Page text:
Scything On Walthamstow Marshes
Raf Szafruga, heroic scyther
In celebration of Lammastide, which marks the beginning of the grain harvest, Contributing Photographer Colin O’Brien & I went along to join the mowers wielding scythes on Walthamstow Marshes at the weekend. Although scything exists in the public imagination as a resolutely macho activity, we discovered a range of participants of both sexes and all ages eager to take up scythes and set forth onto the grasslands.
Devised by Kathrin Böhm & Louis Buckley, this is the third year of Community Hay Harvest upon the Lammas Lands, which were originally drained for agriculture in ancient times and exist now as one of the last areas of natural marshland in London, protected as a Site of Special Scientific Interest.
In the nineteenth century, this became the location of conflict when the East London Waterworks illegally fenced off some of the marshes and, on 1st August 1892, several thousand local people turned out to take down the fences and reclaim the Common Land. William Morris, who was born and brought up in Walthamstow and knew these marshes as child, was instrumental in setting up the Commons Preservation Society in 1865 to protect land such as this, which has been in common ownership for centuries.
“We’ve hit one hundred!” declared scything expert Clive Leeke, who had been giving lessons, “more than one hundred local people have come to learn scything.” As the climax of the afternoon, the joyful scythers set off together in a line cutting rhythmically through the long grass under the wide sky and Clive explained that, in spite of the heat, he was not expecting see any perspiration. Scything is about having good technique and a sharp blade rather than physical strength, I learnt.
Nevertheless, it was obvious that Raf Szafruga from Poland made headway across the marshes far in advance of all the other mowers. Clive explained that, over the weekend, East Europeans who were blackberrying around the marsh came to join the scything and had no need of lessons. “They’ve never lost touch with the land, like we have,” he admitted to me with a grin and a shrug.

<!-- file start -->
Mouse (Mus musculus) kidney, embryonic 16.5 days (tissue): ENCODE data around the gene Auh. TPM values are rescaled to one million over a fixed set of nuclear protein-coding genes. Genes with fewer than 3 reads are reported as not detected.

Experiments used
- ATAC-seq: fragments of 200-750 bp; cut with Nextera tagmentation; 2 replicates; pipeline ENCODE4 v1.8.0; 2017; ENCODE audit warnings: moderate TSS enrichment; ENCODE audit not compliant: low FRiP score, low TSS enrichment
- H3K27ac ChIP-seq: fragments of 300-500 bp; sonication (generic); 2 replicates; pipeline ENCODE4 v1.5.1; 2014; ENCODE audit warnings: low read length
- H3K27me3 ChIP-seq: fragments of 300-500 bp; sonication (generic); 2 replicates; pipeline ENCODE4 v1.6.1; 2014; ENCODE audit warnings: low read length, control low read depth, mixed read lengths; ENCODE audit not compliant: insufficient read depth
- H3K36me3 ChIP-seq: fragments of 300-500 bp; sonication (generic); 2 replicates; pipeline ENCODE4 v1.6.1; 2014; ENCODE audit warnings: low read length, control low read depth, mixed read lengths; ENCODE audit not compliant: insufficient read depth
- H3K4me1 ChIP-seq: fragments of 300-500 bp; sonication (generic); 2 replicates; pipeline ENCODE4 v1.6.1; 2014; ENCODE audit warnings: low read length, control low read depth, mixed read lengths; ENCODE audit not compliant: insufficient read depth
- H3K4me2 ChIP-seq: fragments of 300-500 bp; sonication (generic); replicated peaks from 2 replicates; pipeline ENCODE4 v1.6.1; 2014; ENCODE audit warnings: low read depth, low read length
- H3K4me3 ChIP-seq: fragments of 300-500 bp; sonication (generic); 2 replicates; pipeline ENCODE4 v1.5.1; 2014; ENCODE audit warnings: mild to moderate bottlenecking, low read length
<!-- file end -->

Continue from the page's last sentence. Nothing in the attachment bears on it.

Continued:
Yet as we turned our heads, we could see the line of mowers their working away across the marsh as they would have done before the railway came and it was remarkable how swiftly they had picked up these age-old skills. At the end of proceedings, Clive presented a Lammas loaf to the mower with best overall performance and style, and we all went away sunburnt and satisfied by a memorable summer afternoon on Walthamstow Marshes.
Scything Guru, Clive Leeke, teaches ‘Scything without tears’
Richard Williams - “I was born in the country but I have lived in London for thirty years”
Sharpening the blades with whetstones
Natalie Wood won the prize for the best windrow
Julian Weston - “Yesterday, I did my first scything and today I won a competition.”
Kathrin Böhm & her son Lawrence
Kathrin - “My heart is gladdened that so many people have come out to give it a try”
Kent & William Sturgis
Lammas loaf baked by Jojo Tulloh with flour ground in Hackney
Click on this group photo to enlarge
Photographs copyright © Colin O’Brien
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